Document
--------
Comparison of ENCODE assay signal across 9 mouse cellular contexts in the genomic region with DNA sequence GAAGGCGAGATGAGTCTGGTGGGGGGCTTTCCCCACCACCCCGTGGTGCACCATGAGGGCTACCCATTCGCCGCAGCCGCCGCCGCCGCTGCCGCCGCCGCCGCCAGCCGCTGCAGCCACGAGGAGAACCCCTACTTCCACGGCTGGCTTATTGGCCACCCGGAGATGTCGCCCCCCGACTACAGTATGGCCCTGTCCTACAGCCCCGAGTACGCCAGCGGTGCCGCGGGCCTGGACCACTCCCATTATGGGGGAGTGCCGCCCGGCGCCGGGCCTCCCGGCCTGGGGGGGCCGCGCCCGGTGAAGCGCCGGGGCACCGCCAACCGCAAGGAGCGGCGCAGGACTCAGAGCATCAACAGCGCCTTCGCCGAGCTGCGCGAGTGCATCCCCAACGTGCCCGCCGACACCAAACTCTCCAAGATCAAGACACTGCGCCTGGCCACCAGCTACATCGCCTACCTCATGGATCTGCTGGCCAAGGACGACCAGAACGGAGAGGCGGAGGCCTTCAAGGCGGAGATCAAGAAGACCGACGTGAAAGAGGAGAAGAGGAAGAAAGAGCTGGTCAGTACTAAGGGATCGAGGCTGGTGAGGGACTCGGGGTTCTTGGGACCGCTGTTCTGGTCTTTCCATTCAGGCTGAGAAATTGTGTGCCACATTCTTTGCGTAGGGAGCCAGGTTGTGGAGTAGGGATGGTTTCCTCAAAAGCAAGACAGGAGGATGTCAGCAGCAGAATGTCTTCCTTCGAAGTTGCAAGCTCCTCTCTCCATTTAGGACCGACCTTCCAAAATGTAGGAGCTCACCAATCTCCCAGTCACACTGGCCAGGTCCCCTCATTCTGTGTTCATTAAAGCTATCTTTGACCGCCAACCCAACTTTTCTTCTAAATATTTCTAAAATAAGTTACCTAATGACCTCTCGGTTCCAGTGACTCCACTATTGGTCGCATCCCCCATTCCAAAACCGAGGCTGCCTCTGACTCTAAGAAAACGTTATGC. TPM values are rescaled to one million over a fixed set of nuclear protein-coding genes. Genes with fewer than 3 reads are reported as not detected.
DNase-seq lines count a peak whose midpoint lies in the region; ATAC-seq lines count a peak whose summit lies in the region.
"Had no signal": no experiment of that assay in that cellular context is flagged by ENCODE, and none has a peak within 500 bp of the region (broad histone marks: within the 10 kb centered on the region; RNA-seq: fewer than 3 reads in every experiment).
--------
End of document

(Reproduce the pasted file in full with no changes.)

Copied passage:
Comparison of ENCODE assay signal across 9 mouse cellular contexts in the genomic region with DNA sequence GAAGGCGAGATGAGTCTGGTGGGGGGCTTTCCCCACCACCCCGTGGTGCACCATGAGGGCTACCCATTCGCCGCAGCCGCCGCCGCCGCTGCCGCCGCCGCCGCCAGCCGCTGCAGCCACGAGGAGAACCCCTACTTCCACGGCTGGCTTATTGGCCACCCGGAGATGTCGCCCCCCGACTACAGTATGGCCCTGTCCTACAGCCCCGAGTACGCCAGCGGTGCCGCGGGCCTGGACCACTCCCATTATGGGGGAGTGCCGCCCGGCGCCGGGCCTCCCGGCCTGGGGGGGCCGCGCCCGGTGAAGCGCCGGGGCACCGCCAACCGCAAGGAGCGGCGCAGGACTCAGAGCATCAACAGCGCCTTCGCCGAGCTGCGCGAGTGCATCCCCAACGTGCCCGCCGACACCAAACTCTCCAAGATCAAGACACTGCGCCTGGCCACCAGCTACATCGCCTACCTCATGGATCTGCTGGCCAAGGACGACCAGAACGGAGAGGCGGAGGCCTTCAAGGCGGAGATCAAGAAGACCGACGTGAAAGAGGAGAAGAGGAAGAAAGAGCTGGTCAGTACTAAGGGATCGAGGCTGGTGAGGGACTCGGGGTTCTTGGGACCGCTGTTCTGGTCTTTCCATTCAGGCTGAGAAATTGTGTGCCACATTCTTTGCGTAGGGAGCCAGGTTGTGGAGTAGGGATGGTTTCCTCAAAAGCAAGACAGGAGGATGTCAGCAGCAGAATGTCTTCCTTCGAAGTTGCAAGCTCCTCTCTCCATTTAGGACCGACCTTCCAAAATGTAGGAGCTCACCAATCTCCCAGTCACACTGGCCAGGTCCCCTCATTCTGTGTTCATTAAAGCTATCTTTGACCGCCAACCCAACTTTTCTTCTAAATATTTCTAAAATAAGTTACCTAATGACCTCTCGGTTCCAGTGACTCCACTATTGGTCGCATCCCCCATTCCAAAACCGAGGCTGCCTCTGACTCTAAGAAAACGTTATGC. TPM values are rescaled to one million over a fixed set of nuclear protein-coding genes. Genes with fewer than 3 reads are reported as not detected.
DNase-seq lines count a peak whose midpoint lies in the region; ATAC-seq lines count a peak whose summit lies in the region.
"Had no signal": no experiment of that assay in that cellular context is flagged by ENCODE, and none has a peak within 500 bp of the region (broad histone marks: within the 10 kb centered on the region; RNA-seq: fewer than 3 reads in every experiment).